preview user profile highlight incomplete data separately allow continued, sandboxed progress
  11. NO MISTAKES suggest a stronger password make it a step

    to more privileges suggest a unique username show user ID until then
  12. hopefully not news ideas already exist in UI philosophy JavaScript

    can do more. dynamic typing schema-less data stores flexibility unique to our language and sphere of implementation
  13. improv.js your JavaScript is an improv partner a framework a

    transpiler machine learning JavaScript don’t give a
  14. AGREE JS has no method overloading i.e., JS has infinite

    method overloading! function foo can do several things use arguments to decide which
  15. agreeing in the real world jQuery’s $() $( `#myThing` );

    $( document.getElementById( myThing ) ); $( this ); $( `<div id=”myThing”></div>` ); same result for all
  16. SAY YES, AND is there a callback? execute that callback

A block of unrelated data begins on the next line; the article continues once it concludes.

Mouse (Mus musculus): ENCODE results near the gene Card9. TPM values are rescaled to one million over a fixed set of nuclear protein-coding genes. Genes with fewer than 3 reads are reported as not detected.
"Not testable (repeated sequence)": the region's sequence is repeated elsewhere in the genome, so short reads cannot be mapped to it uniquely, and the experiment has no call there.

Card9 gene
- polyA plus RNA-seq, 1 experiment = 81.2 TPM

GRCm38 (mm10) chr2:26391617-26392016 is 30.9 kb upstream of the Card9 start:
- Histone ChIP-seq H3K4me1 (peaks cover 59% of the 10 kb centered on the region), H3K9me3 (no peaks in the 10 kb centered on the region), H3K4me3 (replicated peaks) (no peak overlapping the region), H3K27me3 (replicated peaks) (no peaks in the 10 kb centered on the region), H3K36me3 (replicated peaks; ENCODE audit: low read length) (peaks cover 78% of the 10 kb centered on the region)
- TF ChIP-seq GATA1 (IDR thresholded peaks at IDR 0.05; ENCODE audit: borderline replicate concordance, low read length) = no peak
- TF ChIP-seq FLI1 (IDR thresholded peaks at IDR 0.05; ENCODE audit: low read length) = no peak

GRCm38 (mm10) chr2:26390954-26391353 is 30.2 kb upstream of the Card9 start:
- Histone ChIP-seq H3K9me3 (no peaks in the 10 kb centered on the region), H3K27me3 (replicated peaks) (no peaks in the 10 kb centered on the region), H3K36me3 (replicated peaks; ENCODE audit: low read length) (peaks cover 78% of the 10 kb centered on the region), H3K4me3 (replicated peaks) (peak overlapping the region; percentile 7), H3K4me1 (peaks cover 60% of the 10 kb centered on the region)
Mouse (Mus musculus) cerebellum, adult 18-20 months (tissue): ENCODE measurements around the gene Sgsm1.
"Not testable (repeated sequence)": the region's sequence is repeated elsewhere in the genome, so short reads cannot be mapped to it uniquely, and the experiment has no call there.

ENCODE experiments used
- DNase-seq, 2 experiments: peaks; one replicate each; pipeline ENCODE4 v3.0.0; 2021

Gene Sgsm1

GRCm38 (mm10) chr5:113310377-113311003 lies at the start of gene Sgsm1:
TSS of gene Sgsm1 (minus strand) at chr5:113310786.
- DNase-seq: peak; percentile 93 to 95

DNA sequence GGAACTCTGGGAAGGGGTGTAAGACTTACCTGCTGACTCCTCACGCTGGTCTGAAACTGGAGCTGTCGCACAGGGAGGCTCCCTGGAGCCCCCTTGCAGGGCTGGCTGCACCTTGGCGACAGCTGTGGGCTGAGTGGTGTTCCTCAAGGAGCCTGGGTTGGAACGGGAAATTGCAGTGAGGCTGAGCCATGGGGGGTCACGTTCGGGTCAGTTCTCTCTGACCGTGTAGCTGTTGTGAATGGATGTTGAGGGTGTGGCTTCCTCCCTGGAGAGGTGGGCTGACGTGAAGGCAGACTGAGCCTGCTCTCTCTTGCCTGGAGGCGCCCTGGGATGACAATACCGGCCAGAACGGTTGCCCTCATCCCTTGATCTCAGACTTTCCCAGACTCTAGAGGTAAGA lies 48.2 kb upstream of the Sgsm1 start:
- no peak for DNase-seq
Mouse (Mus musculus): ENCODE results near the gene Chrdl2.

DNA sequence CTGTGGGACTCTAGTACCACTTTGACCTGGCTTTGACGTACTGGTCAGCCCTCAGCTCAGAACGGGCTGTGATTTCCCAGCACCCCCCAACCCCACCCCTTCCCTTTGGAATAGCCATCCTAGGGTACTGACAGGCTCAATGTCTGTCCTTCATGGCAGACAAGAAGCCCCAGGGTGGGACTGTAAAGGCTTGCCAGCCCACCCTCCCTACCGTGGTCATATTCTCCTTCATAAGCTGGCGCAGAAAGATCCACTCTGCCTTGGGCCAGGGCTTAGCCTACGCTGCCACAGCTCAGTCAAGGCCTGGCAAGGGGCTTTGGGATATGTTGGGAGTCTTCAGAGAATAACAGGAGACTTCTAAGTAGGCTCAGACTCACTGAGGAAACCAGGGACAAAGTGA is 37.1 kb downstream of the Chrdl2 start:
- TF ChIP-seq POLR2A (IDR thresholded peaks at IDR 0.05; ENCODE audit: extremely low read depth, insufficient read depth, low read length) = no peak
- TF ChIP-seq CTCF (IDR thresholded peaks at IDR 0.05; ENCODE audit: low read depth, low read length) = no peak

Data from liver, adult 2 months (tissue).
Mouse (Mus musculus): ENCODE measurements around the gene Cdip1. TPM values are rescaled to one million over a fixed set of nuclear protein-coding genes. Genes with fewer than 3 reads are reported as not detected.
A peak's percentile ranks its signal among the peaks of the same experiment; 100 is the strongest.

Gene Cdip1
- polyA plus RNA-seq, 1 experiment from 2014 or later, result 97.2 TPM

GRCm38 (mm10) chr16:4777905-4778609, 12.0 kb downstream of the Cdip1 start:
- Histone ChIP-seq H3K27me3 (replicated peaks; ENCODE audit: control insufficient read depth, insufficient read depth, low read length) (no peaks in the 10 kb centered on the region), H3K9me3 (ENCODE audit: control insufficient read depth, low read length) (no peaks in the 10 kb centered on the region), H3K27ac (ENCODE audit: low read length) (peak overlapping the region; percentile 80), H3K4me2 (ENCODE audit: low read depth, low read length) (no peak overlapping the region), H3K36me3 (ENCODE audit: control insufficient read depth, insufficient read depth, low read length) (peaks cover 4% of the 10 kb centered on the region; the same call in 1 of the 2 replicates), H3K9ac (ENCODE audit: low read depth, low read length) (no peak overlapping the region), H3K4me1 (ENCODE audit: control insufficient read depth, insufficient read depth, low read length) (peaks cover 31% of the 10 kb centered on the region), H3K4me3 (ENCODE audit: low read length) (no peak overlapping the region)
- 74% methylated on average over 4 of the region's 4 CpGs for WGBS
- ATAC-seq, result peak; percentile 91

can’t tell? go back to AGREE-ment at minimum, return chainable context object
  17. affirmative return values design functions to alter a context always

    be next()ing JavaScript would like to talk your ear off
  18. MAKE STATEMENTS create helpful instances include the most information reasonable

    don’t hide information once set clarify what is application state and what is object state
  19. imperative states return instances automatically set smart defaults allow access

    to the best picture of state possible from any object JS doesn’t know what it’s doing, but it’s doin it!
  20. real world imperatives the good ol’ DOM all properties exist

    add more properties easily each element has its own state browser’s DOM API unaffected
  21. NO MISTAKES try..catch should be a last resort if private

    property is accessible, it isn’t private type casting should be the norm, not an error AGREE or return this and GTFO
  22. no-error error handling can’t run foo() with input bar? check

    for type, properties errors are the result of a developer failing to realize a use case JS just wants to make you happy
  23. real world error handling try to execute an XHR timeouts